He was nominated for the feature films "The Crowd" (1928), "Hallelujah" (1929), "The Champ" (1931), "The Citadel" (1938), and "War and Peace" (1956).


The Big Parade (1925) was a huge hit. When MGM discovered that a clause in Vidor's contract entitled him to 20% of the net profits, studio lawyers called a meeting with him. At the meeting, MGM accountants played up the costs of the picture while downgrading the studio forecast of its potential success. Vidor was persuaded to sell his stake in the film for a small sum. The film ran for 96 weeks at the Astor Theater alone and grossed $5 million (approximately $67.3 million in 2014 dollars) domestically by 1930, making it the most profitable release in MGM history at that point.


In 1924, Goldwyn Pictures merged with Metro Pictures and Louis B. Mayer Pictures into a new company: Metro-Goldwyn-Mayer. Vidor remained on contract with this new company.


Vidor was one of the most important directors to work at MGM during its heyday, under contract 1923-1930, and 1938-1944 (in between, a spell at Paramount, 1935-1936). After he left the studio, he directed one of his best films, the epic western Duel in the Sun (1946) for Selznick, then was briefly under contract at Warner Brothers, 1949-50.


Vidor's first major hit was the feature "Peg o' My Heart" (1922), an adaptation of a popular Broadway theatrical play. Following this success, Vidor was signed to a long-term contract for the studio Goldwyn Pictures.


In the 1920s, Vidor's most famous silent feature films were the war film "The Big Parade" (1925), the Academy-Award nominated drama "The Crowd" (1928), the comedy "Show People"" (1928), and the comedy-drama "The Patsy" (1928).


In 1919, Vidor directed his first feature film: "The Turn in the Road". It was a silent drama film, depicting a businessman who loses his faith in God and any interest in industry, when his beloved wife dies in childbirth.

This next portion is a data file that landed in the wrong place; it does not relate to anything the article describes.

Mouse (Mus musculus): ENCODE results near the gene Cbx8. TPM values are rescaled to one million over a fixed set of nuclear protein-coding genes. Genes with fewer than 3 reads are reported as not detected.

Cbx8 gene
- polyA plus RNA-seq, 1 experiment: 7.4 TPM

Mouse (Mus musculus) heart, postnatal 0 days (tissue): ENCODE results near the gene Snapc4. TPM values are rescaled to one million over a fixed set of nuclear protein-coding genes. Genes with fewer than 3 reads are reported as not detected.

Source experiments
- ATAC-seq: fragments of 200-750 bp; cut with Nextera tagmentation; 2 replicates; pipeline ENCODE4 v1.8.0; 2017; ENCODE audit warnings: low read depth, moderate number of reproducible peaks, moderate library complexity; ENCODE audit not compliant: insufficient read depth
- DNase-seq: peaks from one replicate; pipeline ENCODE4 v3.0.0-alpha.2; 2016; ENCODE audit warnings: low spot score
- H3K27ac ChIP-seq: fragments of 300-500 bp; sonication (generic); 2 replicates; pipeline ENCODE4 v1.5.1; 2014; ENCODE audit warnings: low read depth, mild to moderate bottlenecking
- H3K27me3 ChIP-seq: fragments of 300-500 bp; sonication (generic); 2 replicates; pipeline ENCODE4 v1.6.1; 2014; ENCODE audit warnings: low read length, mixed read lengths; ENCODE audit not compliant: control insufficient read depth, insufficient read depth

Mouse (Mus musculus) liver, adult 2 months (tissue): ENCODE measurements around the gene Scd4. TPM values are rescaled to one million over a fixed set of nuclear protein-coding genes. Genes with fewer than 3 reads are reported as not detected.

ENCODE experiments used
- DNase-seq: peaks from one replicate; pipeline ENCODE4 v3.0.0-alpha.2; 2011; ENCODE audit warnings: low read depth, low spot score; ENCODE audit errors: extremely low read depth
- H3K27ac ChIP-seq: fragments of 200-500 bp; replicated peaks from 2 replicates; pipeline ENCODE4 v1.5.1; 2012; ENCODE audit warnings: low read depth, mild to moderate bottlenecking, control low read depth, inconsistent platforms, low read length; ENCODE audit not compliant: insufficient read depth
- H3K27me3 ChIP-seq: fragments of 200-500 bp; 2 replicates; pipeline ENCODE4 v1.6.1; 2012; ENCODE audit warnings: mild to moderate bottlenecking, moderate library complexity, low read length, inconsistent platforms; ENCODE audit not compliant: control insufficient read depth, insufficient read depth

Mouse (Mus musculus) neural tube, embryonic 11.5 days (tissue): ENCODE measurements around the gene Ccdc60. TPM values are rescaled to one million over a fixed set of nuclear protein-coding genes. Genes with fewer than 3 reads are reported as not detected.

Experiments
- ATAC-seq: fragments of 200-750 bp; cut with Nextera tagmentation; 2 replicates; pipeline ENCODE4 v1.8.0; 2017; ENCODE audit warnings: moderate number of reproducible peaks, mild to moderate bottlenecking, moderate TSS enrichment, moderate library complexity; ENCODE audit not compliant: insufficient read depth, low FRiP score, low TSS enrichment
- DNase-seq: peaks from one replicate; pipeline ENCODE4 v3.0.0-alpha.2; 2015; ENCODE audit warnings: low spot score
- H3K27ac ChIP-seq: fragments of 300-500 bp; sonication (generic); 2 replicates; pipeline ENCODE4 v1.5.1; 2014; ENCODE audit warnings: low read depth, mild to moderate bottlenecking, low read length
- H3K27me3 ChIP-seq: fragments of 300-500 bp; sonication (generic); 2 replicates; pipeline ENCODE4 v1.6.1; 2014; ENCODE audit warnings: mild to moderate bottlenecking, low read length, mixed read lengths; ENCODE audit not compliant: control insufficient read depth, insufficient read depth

In 1915, Vidor moved to Hollywood, California and was hired as a screenwriter and short-film director by Judge Willis Brown (1881-1931), owner of the Boy City Film Company in Culver City. Brown had gained fame as a judge of the Utah Juvenile Court and a progressive expert on boys' reformation, but had been kicked out of service when it was discovered that he did not actually have a law degree. Brown had established himself as a film producer in order to produce films depicting his main concerns about American society: juvenile delinquency and racial discrimination. Vidor served as a screenwriter and director of at least 10 films with these topics, while working for Brown.


In 1913, he directed the short film "The Grand Military Parade", his directing debut.


By the early 1910s, Vidor was working as a freelance newsreel cameraman and cinema projectionist.


During his childhood, King Vidor was a witness of the 1900 Galveston hurricane, the deadliest natural disaster in United States history. The hurricane caused between 6,000 and 12,000 fatalities in the United States, based on varying estimates. Most of these deaths occurred in the vicinity of Galveston. Every house in the city sustained damage, about 3600 houses were completely destroyed, and an estimated 10,000 people were left homeless, out of a population of about 38,000.


Biography in: John Wakeman, editor. "World Film Directors, Volume One, 1890-1945". Pages 1130-1136. New York: The H.W. Wilson Company, 1987.


The studio was under the administration of Polish-American producer Samuel Goldwyn (1879-1974).


Karoly fled the country and settled in Galveston, Texas by the early 1850s.


King Vidor was an American film director, film producer, and screenwriter of Hungarian descent. He was born in Galveston, Texas to lumberman Charles Shelton Vidor and his wife Kate Wallis. King's paternal grandfather Károly (Charles) Vidor had fled Hungary as a refugee following the failed Hungarian Revolution of 1848 (1849-1849). The Kingdom of Hungary had attempted to gain independence from the Austrian Empire, but the revolutionary troops failed against the allied armies of the Austrian Empire and the Russian Empire. After the restoration of Habsburg power, Hungary was placed under brutal martial law.